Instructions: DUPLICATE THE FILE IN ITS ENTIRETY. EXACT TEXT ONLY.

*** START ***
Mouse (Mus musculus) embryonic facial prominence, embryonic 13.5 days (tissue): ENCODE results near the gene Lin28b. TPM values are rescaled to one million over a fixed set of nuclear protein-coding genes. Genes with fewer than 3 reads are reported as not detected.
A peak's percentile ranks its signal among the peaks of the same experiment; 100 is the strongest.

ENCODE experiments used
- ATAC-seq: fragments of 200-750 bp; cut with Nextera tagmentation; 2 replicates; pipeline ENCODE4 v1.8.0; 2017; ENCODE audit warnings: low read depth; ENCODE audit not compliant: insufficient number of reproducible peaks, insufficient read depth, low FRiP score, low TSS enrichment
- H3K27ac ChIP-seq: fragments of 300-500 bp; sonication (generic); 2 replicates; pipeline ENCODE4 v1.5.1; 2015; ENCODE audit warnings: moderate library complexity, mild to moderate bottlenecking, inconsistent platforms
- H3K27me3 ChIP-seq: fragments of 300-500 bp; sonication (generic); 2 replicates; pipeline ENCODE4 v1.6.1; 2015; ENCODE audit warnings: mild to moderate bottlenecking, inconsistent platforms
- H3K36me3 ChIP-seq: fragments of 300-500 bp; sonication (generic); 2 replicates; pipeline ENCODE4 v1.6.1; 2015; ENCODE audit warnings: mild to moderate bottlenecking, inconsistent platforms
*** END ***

Mouse (Mus musculus) embryonic facial prominence, embryonic 13.5 days (tissue): ENCODE results near the gene Lin28b. TPM values are rescaled to one million over a fixed set of nuclear protein-coding genes. Genes with fewer than 3 reads are reported as not detected.
A peak's percentile ranks its signal among the peaks of the same experiment; 100 is the strongest.

ENCODE experiments used
- ATAC-seq: fragments of 200-750 bp; cut with Nextera tagmentation; 2 replicates; pipeline ENCODE4 v1.8.0; 2017; ENCODE audit warnings: low read depth; ENCODE audit not compliant: insufficient number of reproducible peaks, insufficient read depth, low FRiP score, low TSS enrichment
- H3K27ac ChIP-seq: fragments of 300-500 bp; sonication (generic); 2 replicates; pipeline ENCODE4 v1.5.1; 2015; ENCODE audit warnings: moderate library complexity, mild to moderate bottlenecking, inconsistent platforms
- H3K27me3 ChIP-seq: fragments of 300-500 bp; sonication (generic); 2 replicates; pipeline ENCODE4 v1.6.1; 2015; ENCODE audit warnings: mild to moderate bottlenecking, inconsistent platforms
- H3K36me3 ChIP-seq: fragments of 300-500 bp; sonication (generic); 2 replicates; pipeline ENCODE4 v1.6.1; 2015; ENCODE audit warnings: mild to moderate bottlenecking, inconsistent platforms